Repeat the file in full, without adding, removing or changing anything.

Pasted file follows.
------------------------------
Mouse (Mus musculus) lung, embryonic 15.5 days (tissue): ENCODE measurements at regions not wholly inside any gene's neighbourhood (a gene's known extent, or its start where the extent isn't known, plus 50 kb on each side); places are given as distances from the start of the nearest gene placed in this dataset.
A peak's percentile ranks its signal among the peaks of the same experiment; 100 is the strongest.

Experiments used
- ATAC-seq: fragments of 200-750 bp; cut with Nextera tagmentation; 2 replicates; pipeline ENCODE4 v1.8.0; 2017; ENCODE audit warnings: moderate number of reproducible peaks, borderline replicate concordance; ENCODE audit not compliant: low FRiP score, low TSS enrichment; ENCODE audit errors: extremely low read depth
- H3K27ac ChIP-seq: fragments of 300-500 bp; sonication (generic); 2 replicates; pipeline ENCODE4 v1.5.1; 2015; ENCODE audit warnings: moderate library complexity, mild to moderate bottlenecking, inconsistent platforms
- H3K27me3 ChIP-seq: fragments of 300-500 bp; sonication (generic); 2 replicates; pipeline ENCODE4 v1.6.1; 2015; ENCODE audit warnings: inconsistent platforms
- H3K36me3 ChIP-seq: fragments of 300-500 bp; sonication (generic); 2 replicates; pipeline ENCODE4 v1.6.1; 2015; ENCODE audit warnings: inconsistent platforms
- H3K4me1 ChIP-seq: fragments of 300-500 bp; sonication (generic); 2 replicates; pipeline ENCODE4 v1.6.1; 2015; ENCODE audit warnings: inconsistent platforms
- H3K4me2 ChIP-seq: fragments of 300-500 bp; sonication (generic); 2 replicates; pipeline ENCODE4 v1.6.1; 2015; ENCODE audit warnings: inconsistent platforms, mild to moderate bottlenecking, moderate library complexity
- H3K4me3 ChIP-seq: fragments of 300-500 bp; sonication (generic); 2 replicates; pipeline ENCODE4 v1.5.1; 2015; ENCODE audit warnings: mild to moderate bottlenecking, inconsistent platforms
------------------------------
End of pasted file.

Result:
Mouse (Mus musculus) lung, embryonic 15.5 days (tissue): ENCODE measurements at regions not wholly inside any gene's neighbourhood (a gene's known extent, or its start where the extent isn't known, plus 50 kb on each side); places are given as distances from the start of the nearest gene placed in this dataset.
A peak's percentile ranks its signal among the peaks of the same experiment; 100 is the strongest.

Experiments used
- ATAC-seq: fragments of 200-750 bp; cut with Nextera tagmentation; 2 replicates; pipeline ENCODE4 v1.8.0; 2017; ENCODE audit warnings: moderate number of reproducible peaks, borderline replicate concordance; ENCODE audit not compliant: low FRiP score, low TSS enrichment; ENCODE audit errors: extremely low read depth
- H3K27ac ChIP-seq: fragments of 300-500 bp; sonication (generic); 2 replicates; pipeline ENCODE4 v1.5.1; 2015; ENCODE audit warnings: moderate library complexity, mild to moderate bottlenecking, inconsistent platforms
- H3K27me3 ChIP-seq: fragments of 300-500 bp; sonication (generic); 2 replicates; pipeline ENCODE4 v1.6.1; 2015; ENCODE audit warnings: inconsistent platforms
- H3K36me3 ChIP-seq: fragments of 300-500 bp; sonication (generic); 2 replicates; pipeline ENCODE4 v1.6.1; 2015; ENCODE audit warnings: inconsistent platforms
- H3K4me1 ChIP-seq: fragments of 300-500 bp; sonication (generic); 2 replicates; pipeline ENCODE4 v1.6.1; 2015; ENCODE audit warnings: inconsistent platforms
- H3K4me2 ChIP-seq: fragments of 300-500 bp; sonication (generic); 2 replicates; pipeline ENCODE4 v1.6.1; 2015; ENCODE audit warnings: inconsistent platforms, mild to moderate bottlenecking, moderate library complexity
- H3K4me3 ChIP-seq: fragments of 300-500 bp; sonication (generic); 2 replicates; pipeline ENCODE4 v1.5.1; 2015; ENCODE audit warnings: mild to moderate bottlenecking, inconsistent platforms